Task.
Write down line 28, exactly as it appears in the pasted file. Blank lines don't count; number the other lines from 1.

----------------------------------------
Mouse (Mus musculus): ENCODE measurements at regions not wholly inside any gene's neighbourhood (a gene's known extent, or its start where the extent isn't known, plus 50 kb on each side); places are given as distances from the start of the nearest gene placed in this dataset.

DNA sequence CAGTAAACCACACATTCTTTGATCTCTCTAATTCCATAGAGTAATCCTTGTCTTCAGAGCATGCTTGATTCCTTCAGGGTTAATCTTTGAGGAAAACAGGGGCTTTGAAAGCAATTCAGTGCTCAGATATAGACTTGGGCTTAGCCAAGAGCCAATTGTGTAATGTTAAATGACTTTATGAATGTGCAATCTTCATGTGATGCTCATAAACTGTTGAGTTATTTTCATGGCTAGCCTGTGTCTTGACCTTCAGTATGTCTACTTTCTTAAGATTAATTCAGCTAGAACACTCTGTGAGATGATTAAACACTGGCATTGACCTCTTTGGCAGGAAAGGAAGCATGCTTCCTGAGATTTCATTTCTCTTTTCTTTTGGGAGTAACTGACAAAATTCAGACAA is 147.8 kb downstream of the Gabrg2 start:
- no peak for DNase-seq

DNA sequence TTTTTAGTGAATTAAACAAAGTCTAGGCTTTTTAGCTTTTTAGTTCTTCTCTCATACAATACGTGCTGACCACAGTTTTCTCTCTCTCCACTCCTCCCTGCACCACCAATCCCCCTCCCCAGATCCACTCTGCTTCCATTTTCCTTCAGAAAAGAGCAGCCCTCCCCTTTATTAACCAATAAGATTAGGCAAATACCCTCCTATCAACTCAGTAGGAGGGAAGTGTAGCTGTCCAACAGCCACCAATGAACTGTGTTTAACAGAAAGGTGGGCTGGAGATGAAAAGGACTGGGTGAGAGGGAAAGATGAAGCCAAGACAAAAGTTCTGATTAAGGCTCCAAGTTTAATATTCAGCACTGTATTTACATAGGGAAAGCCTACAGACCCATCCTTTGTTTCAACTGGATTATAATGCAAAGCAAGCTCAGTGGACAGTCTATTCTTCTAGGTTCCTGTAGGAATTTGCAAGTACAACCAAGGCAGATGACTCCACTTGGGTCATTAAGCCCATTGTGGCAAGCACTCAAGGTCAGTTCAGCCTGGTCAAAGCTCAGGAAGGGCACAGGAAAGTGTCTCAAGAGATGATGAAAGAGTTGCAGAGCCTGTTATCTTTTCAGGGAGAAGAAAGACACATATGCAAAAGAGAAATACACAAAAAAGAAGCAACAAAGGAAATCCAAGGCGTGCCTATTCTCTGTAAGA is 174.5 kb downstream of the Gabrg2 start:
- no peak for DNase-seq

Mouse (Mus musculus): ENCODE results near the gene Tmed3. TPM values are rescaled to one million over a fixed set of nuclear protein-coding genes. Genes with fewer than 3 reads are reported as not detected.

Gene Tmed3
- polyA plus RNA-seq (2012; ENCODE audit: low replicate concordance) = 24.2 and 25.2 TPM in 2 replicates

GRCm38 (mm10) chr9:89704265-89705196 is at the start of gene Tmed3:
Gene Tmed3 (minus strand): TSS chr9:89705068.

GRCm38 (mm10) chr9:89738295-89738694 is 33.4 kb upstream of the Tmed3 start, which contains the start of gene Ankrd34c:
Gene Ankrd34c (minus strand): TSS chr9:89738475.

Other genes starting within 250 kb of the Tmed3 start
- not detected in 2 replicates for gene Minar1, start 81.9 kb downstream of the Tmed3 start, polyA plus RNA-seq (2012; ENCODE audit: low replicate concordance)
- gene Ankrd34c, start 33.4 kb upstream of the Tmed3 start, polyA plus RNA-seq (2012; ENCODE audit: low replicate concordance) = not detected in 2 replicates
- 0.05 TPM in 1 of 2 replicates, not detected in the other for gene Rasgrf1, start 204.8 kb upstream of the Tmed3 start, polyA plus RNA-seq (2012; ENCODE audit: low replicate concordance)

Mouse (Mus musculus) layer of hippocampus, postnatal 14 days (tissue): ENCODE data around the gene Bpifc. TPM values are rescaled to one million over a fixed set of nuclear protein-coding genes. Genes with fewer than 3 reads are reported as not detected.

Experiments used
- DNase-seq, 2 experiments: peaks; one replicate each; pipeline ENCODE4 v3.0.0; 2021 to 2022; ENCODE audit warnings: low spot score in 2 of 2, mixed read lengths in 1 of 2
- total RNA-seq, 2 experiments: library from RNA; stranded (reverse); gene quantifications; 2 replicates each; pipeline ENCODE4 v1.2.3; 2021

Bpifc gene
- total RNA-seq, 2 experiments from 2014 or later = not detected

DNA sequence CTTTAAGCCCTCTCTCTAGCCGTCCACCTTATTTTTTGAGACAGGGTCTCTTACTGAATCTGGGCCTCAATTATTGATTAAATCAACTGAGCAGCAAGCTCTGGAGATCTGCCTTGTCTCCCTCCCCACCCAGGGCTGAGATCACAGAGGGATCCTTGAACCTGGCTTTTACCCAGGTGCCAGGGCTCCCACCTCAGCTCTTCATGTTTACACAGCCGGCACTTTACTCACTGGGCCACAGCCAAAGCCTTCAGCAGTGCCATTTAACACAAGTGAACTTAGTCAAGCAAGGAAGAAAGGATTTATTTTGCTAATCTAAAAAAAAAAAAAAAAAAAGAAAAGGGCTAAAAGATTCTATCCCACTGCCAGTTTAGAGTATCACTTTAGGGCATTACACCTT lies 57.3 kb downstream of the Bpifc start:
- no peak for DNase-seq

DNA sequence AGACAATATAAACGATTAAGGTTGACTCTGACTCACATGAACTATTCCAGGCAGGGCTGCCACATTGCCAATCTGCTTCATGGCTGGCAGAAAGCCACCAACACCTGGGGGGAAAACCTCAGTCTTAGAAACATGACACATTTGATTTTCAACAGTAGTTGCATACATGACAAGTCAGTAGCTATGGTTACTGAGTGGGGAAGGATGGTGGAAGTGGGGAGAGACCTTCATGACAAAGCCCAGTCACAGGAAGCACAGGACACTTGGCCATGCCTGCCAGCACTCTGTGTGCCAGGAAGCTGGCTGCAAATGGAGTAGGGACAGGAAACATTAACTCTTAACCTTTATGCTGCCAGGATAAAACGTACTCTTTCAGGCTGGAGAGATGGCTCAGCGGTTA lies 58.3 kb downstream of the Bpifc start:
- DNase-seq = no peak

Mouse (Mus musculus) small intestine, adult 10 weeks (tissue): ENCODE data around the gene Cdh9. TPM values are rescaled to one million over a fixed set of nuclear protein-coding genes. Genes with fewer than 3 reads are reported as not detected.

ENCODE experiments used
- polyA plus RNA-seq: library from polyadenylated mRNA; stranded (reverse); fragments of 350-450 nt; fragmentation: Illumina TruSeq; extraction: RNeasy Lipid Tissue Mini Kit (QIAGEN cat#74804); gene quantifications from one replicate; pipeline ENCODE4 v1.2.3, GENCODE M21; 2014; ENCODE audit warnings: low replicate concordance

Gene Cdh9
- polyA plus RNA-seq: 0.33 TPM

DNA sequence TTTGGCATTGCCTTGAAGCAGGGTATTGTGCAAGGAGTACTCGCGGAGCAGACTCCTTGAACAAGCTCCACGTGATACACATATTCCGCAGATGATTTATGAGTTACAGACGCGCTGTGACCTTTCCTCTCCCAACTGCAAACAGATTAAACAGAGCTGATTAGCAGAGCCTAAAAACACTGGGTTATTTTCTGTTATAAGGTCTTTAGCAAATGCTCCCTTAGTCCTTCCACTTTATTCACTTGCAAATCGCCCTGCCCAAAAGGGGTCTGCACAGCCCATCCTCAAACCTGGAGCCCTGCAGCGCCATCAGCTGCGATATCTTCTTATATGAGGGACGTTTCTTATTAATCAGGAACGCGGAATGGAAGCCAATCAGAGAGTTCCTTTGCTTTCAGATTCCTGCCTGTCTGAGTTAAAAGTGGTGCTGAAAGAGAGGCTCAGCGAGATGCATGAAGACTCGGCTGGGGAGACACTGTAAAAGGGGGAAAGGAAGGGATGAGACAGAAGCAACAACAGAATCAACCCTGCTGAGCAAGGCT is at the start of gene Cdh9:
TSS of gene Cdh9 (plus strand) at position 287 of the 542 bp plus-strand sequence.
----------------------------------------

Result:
ENCODE experiments used